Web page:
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Stokowski/NPO: Overtures (Leonore No. 3, William Tell, etc.) - Pye/Nixa PCNHX 6

$9.00 USD

Pye-Nixa (LP)

Jacket NM / LP EX / UK pressing

This handsome gatefold LP from Pye · Nixa (PCNHX 6, English pressing, black/silver label, Quadraphonic stereo) features Leopold Stokowski conducting the National Philharmonic Orchestra in a stunning selection of great overtures, recorded in demonstration quality sound at West Ham Central Mission, London, in March 1976.

The exact track list, taken from Discogs, is as follows:

A1

Beethoven

Overture, Leonore No. 3, Op. 72b

 

 

A2

Schubert

Rosamunde Overture, D 644

 

 

B1

Berlioz

Le Carnaval Romain - Ouverture Caractéristique, Op. 9

 

 

B2

Mozart

Don Giovanni Ouverture, K 527

 

 

B3

Rossini

Guillaume Tell Overture

 

Of EMI’s CD re-issue of these performances, the eminent critic Ivan March wrote in his review for the April 1992 issue of The Gramophone:

The recordings were made at the unlikely venue of West Ham Central Mission, in November 1975 and March 1976 when the great conductor was 93, yet they display enormous energy and charisma. Indeed he is on his finest form and he conjures consistently electrifying playing from Sidney Sax's ad hoc National Symphony Orchestra, a group of London's finest freelance players, with Sax himself playing the violin solo with great elan in Saint-Saens's Danse macabre (a riveting performance). Stokowski had his own ideas about many of these pieces. He thought Mozart's Don Giovanni Overture should quote from the finale of the opera and whether or not this is permissible, his addition makes a highly dramatic coda. His own scoring of Sousa's Stars and Stripes even includes a xylophone, and the playing is irresistible in its racy pep. He was a very good Beethoven conductor indeed, and this Leonora No. 3, with its trumpet entry dramatically distanced, is quite as exciting as the Berlioz Carnaval romain, which is saying a good deal. Rosamunde has glowing romantic warmth and a delightful rhythmic lift, and William Tell is as spectacular as you would expect, though at the end (partly because of the resonance) the violins swamp the texture and the busy internal detail that makes Reiner's famous RCA version so invigorating, is lost here. But overall the full hall reverberation suits the music-making admirably—there are few better Stokowski collections than this. The great old man is clearly enjoying himself; so is the orchestra, and so are we.”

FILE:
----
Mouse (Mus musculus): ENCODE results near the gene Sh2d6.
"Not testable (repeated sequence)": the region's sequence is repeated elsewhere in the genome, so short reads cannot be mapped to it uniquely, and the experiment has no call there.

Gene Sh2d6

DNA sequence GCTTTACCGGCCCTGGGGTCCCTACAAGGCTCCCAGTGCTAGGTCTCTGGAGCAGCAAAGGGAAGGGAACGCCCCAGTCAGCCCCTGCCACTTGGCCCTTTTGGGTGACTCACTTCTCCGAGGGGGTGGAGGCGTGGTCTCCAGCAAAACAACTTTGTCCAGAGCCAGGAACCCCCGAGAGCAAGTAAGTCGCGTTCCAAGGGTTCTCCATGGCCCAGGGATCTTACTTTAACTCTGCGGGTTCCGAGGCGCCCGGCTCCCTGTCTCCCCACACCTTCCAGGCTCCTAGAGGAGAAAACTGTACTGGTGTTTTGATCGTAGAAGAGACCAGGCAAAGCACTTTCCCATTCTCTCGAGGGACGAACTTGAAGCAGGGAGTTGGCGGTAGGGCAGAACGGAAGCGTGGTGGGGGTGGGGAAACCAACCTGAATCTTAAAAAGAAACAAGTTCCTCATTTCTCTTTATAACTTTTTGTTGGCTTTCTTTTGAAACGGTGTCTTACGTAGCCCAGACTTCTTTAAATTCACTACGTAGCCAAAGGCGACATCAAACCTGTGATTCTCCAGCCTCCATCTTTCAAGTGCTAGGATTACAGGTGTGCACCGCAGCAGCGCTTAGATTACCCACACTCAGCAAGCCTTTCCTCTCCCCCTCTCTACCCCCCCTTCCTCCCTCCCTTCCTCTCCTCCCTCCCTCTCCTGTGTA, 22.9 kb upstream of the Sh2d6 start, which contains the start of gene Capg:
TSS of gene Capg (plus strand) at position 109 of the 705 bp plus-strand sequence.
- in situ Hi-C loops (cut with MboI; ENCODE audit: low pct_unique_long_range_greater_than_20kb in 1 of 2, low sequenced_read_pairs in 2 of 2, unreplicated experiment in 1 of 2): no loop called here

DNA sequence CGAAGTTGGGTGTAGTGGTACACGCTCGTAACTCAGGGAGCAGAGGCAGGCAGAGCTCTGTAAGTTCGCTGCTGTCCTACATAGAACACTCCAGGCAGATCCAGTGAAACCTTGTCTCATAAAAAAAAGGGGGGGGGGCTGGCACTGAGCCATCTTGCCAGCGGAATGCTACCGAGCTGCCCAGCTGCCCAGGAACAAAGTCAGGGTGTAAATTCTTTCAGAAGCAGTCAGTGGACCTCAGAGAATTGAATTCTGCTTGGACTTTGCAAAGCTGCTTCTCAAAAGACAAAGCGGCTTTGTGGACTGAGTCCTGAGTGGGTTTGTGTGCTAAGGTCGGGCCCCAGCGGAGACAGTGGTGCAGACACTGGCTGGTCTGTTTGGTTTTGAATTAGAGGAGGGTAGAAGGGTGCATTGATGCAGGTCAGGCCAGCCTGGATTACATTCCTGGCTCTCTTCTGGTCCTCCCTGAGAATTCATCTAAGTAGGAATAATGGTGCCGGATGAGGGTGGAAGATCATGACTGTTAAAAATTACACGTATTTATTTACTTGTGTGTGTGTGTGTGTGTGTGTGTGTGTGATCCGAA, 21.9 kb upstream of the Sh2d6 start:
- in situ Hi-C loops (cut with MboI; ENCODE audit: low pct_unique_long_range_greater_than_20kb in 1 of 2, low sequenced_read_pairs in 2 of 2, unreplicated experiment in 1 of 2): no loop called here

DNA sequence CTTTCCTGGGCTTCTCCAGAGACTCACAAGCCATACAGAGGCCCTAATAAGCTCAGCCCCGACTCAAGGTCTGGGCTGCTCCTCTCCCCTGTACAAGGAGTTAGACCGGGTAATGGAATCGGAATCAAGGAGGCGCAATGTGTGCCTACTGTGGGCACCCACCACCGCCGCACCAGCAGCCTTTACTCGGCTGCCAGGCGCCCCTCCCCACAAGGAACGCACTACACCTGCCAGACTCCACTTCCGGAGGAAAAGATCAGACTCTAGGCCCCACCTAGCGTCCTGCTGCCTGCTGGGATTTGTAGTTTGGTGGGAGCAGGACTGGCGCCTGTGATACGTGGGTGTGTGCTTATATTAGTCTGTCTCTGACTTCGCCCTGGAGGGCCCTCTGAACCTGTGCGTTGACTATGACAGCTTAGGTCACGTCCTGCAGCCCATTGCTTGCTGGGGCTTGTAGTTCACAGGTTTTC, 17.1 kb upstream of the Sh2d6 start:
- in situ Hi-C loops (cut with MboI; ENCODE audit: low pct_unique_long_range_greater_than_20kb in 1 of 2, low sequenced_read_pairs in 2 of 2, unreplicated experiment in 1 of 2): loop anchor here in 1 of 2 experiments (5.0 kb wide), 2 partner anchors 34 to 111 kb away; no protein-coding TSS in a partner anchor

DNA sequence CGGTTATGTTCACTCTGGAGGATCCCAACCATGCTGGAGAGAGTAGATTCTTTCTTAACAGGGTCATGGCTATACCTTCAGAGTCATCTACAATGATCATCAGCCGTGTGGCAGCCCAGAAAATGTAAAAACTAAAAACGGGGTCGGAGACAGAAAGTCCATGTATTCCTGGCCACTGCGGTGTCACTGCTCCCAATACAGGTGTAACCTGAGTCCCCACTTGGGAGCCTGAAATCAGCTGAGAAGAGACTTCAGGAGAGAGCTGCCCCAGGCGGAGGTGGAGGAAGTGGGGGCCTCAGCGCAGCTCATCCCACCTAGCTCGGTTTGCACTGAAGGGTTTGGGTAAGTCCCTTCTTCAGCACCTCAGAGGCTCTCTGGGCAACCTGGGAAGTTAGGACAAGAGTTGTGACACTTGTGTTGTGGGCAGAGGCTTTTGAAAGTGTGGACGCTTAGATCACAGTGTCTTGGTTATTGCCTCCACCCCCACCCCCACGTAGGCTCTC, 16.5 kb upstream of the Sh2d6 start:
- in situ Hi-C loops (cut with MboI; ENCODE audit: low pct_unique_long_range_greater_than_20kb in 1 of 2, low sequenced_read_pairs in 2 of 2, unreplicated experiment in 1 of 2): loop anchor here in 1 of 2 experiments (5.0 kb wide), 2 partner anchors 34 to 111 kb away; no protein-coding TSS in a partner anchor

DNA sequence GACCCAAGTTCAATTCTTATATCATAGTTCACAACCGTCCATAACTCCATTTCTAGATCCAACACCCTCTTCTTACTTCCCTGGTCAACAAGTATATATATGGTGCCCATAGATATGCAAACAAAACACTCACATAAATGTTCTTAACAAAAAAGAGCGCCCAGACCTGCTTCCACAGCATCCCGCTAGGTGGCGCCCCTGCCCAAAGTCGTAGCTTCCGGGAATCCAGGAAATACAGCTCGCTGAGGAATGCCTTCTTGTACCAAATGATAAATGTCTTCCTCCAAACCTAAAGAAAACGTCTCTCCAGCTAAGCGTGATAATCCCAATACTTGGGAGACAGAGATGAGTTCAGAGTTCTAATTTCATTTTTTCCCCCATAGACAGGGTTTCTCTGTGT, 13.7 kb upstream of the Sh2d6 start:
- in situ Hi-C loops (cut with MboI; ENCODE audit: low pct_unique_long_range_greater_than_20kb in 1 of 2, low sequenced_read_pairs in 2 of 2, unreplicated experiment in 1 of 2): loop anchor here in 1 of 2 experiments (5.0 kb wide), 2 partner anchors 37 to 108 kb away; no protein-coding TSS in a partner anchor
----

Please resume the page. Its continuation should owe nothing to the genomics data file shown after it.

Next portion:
This album was produced by Anthony Hodgson and engineered by Ray Pickett. On the interior of the gatefold jacket there is a striking 2-panel photo from the actual recording session, as well as are excellent liner notes by Edward Johnson, printed in English only. The album design was executed by Paul Chave of Tactics.

CONDITION:

The gradations of condition I use are as follows: MINT, Near-Mint, Excellent, Very Good, Good, Fair, Poor.

The condition of the jacket is near-MINT. Aside from some minor instances of creasing, the album appears almost as new. There are no seamsplits, bends, or owners' markings, and the album remains very solid, bright, glossy, and extremely attractive in appearance – overall, a very fine collector's copy.

The condition of the LP itself is EXCELLENT. Though there is light surface noise throughout, in general the playback remains quite fine. However, those wanting a flawless or near-MINT copy are kindly advised to look elsewhere. Overall, this rates as an excellent collector's copy.

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